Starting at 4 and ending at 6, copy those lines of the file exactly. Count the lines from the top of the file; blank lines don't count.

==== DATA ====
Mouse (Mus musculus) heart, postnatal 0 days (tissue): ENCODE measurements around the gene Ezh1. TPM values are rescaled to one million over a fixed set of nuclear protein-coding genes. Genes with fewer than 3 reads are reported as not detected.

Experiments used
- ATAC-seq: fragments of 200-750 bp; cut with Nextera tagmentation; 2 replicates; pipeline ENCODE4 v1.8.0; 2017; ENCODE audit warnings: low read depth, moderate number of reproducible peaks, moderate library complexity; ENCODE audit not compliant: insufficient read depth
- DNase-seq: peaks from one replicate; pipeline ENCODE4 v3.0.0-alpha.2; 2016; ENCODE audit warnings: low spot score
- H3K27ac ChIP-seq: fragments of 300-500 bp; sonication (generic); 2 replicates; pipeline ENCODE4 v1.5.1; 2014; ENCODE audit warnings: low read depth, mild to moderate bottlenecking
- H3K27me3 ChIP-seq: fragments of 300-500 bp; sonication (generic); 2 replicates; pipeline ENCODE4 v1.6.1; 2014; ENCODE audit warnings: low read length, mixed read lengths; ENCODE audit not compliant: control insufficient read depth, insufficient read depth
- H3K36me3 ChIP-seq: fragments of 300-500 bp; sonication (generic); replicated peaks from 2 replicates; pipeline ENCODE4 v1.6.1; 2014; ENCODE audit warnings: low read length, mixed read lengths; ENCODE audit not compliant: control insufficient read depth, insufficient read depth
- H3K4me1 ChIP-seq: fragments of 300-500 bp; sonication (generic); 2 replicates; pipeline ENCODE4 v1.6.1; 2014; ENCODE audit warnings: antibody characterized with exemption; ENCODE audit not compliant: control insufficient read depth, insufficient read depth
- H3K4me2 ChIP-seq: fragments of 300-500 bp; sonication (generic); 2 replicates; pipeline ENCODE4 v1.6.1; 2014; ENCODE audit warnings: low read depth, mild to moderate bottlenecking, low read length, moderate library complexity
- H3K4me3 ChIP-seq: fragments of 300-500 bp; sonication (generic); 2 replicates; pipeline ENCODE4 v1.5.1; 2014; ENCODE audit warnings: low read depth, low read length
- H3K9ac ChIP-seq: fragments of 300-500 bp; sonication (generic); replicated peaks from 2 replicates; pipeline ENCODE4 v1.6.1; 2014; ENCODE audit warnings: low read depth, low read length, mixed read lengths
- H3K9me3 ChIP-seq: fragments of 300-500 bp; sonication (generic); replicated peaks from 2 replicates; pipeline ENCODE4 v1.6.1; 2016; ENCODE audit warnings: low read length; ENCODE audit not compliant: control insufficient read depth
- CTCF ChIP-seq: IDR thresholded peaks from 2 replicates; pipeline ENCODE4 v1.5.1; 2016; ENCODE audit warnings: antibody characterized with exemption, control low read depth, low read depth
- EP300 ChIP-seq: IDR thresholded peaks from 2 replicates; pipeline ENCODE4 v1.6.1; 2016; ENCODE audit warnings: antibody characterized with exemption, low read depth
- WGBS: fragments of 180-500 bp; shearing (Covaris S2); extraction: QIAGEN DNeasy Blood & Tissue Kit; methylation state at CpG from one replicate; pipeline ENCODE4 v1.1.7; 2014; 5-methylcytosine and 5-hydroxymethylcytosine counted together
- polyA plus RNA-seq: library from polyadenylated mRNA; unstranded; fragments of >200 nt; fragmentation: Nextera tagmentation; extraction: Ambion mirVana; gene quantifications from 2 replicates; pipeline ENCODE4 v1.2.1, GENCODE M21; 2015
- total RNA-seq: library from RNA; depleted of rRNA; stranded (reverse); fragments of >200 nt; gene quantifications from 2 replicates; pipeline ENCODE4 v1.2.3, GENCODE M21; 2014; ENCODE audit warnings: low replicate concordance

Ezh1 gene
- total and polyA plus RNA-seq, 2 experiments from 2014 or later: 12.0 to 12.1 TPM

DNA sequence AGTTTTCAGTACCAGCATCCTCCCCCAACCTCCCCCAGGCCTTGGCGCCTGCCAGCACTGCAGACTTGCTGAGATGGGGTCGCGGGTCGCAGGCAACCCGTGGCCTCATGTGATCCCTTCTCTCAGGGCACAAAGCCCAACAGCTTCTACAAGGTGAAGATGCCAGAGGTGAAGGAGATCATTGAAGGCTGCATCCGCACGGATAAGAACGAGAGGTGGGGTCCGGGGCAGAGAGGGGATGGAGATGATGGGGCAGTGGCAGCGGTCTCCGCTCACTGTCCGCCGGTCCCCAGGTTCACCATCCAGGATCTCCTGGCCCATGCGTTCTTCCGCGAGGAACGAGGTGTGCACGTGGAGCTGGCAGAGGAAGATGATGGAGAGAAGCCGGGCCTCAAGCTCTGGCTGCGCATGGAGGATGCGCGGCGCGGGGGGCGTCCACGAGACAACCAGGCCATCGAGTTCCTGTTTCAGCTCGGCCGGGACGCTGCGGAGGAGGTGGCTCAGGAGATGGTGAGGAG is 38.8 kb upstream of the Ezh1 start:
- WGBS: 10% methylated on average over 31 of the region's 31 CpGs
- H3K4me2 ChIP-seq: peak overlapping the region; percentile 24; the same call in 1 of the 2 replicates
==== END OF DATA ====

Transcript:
- DNase-seq: peaks from one replicate; pipeline ENCODE4 v3.0.0-alpha.2; 2016; ENCODE audit warnings: low spot score
- H3K27ac ChIP-seq: fragments of 300-500 bp; sonication (generic); 2 replicates; pipeline ENCODE4 v1.5.1; 2014; ENCODE audit warnings: low read depth, mild to moderate bottlenecking
- H3K27me3 ChIP-seq: fragments of 300-500 bp; sonication (generic); 2 replicates; pipeline ENCODE4 v1.6.1; 2014; ENCODE audit warnings: low read length, mixed read lengths; ENCODE audit not compliant: control insufficient read depth, insufficient read depth